The Honda Prize 2019 Awarded to Dr. Geoffrey Hinton, Professor Emeritus, the University of Toronto and Chief Scientific Adviser, Vector Institute
-Pioneering research that paved the way to the application of artificial intelligence (AI) in a broad range of areas and contributed to its practical application-
TOKYO, Sep, 20 2019 - (JCN Newswire) - Honda Foundation, the public interest incorporated foundation established by Soichiro Honda and his younger brother Benjiro and currently led by President Hiroto Ishida, is pleased to announce that the Honda Prize 2019 will be awarded to Dr. Geoffrey Hinton, Professor Emeritus of the University of Toronto and Chief Scientific Adviser of the Vector Institute for his pioneering research in the field of deep learning(1) in artificial intelligence (AI) and his contribution to practical application of the technology.
The Honda Prize, established in 1980 and awarded once each year, is an international award that recognizes the work of individuals or groups generating new knowledge to drive the next generation, from the standpoint of eco-technology(2). Dr. Hinton has created a number of technologies that have enabled the broader application of AI, including the backpropagation algorithm(3) that forms the basis of the deep learning approach to AI. AI is expected to play an important role not only in the advancement of science and technology but also in resolving many different global issues that humankind must address in the areas of energy and climate change. The Prize will be awarded to Dr. Hinton for his outstanding achievements worthy of the highest recognition.
This year marks the 40th award of the prize. The presentation ceremony will be held on November 18, 2019 at the Imperial Hotel Tokyo, at which Dr. Hinton will be presented the medal, the certificate and an honorarium of 10 million yen.
Research by Dr. Geoffrey Hinton
When AI was in its infancy in the 1960s, the dominant paradigm involved using symbolic, hand-coded representations of knowledge that could be processed by a computer using rules of inference. The biologically inspired alternative to symbolic AI was artificial neural networks that learned to use the activity patterns of large sets of neurons as distributed representations of data. The neural network paradigm was largely unsuccessful until 1986 when Dr. Hinton and his collaborators introduced the backpropagation algorithm and demonstrated that neural networks could learn distributed representations of concepts from symbolic data. Currently, this technology is the standard method for learning neural networks, with the number of references in academic papers to date exceeding 60,000. However, the practical applications were limited because the datasets were too small and computers were too slow. Interest then faded in artificial neural networks and they experienced a "winter" in the 1990s.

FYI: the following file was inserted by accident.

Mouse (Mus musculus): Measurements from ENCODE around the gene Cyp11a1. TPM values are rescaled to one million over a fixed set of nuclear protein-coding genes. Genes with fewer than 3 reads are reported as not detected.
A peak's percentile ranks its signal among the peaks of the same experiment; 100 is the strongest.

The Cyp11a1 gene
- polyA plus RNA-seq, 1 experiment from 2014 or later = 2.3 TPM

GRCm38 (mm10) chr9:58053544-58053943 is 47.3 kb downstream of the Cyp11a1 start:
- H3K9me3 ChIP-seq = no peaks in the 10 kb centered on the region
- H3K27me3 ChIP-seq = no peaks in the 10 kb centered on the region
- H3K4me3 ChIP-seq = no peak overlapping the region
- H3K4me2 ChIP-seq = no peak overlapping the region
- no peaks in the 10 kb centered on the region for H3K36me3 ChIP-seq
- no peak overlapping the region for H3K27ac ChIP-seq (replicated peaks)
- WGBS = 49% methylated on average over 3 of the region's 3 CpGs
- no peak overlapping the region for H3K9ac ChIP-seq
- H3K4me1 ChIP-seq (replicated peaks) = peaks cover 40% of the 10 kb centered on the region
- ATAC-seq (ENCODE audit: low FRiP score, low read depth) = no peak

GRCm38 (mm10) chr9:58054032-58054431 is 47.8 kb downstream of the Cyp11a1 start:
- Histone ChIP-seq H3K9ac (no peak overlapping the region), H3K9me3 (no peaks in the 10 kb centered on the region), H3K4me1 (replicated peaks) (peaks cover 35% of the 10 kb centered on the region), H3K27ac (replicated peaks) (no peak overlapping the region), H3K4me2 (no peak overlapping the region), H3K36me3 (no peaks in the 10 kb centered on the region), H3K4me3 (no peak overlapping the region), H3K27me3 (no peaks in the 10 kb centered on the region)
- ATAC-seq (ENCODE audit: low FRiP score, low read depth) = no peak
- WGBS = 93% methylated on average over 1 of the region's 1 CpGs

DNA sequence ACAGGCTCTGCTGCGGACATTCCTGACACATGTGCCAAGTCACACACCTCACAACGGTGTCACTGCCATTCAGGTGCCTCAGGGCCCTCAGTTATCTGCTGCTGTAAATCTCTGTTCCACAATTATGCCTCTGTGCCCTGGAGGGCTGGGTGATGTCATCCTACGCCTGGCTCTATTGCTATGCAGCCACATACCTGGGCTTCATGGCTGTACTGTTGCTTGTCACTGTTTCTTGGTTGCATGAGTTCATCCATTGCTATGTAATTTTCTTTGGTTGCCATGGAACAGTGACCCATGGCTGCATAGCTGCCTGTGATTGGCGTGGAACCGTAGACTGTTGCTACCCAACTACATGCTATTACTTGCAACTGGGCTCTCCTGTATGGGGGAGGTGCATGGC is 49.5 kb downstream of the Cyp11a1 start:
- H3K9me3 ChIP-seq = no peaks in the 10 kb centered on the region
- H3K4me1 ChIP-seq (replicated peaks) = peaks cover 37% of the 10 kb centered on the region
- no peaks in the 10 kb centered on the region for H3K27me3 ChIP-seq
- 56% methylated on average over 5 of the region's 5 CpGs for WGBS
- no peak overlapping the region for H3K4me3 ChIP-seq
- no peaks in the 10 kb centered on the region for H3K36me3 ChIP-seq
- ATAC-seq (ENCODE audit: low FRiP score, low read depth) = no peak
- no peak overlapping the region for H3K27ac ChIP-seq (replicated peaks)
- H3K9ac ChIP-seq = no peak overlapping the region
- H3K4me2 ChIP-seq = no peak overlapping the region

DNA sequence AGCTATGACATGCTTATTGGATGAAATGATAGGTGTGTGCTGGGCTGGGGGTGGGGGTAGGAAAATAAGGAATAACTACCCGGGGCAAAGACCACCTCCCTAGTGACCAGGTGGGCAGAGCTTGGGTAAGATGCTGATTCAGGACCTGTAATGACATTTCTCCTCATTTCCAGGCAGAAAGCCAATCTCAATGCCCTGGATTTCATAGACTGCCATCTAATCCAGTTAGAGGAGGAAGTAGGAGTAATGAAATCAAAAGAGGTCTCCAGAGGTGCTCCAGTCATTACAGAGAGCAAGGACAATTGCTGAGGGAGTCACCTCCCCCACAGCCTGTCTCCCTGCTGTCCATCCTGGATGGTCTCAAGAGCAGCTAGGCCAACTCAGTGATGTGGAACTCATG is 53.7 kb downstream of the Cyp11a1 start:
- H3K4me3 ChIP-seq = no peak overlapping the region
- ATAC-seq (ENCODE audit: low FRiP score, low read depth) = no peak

Amid the fluctuations in popular interest, Dr. Hinton continued to pursue research on neural networks with great diligence. In 1993, he introduced variational inference (a form of approximate Bayesian inference), for neural networks. In 2002, he introduced a fast learning algorithm for restricted Boltzmann machines (RBM) that allowed them to learn a single layer of distributed representation without requiring any labeled data. These methods allowed deep learning to work better and they led to the current deep learning revolution. In 2009, Dr. Hinton and two of his students used multilayer neural nets to make a major breakthrough in speech recognition that led directly to greatly improved speech recognition. In 2012, Dr. Hinton and two more students revolutionized computer vision by showing that deep learning worked far better than the existing state-of-the-art for recognizing objects in images.
To achieve their dramatic results, Dr. Hinton also invented a widely used new method called "dropout" which reduces overfitting in neural networks by preventing complex co-adaptations of feature detectors. He also invented "t-SNE" for visualizing high-dimensional data in a two-dimensional map. Of the countless AI-based technological services across the world, it is no exaggeration to say that few would have been possible without the results Dr. Hinton created.
AI has become widely used in various situations in our everyday lives, including image recognition by computers, audio responses by smart phones, experiments in self-driving vehicles and automated diagnosis of medical images. Since its birth 70 years ago, AI technology has finally gained a status that enables it to make major contributions to humankind. The achievements of Dr. Hinton make AI the means for creating a new society, and AI is expected to play an important role not only in creating safety and security in society, represented by the development of advanced transit systems, but also in resolving many global issues in the fields of energy and climate change that humankind must address. For these reasons, the Prize will be awarded to Dr. Geoffrey Hinton for his outstanding achievements.
(1) Deep learning: A machine learning method that employs neural networks, inspired by the neurons in the human brain, to allow a computer system to find structure in data automatically without human intervention.
(2) Eco-technology: a neologism combining imaging of the natural world (ecology), including civilization as a whole, and technology. Advocated by the Honda Foundation in 1979, it seeks new technological concepts required by human society in the sense of coexistence of people and technology.
(3) Backpropagation algorithm: An efficient procedure for computing how to change the connection strengths in a neural network so as to reduce the error in the network's output.
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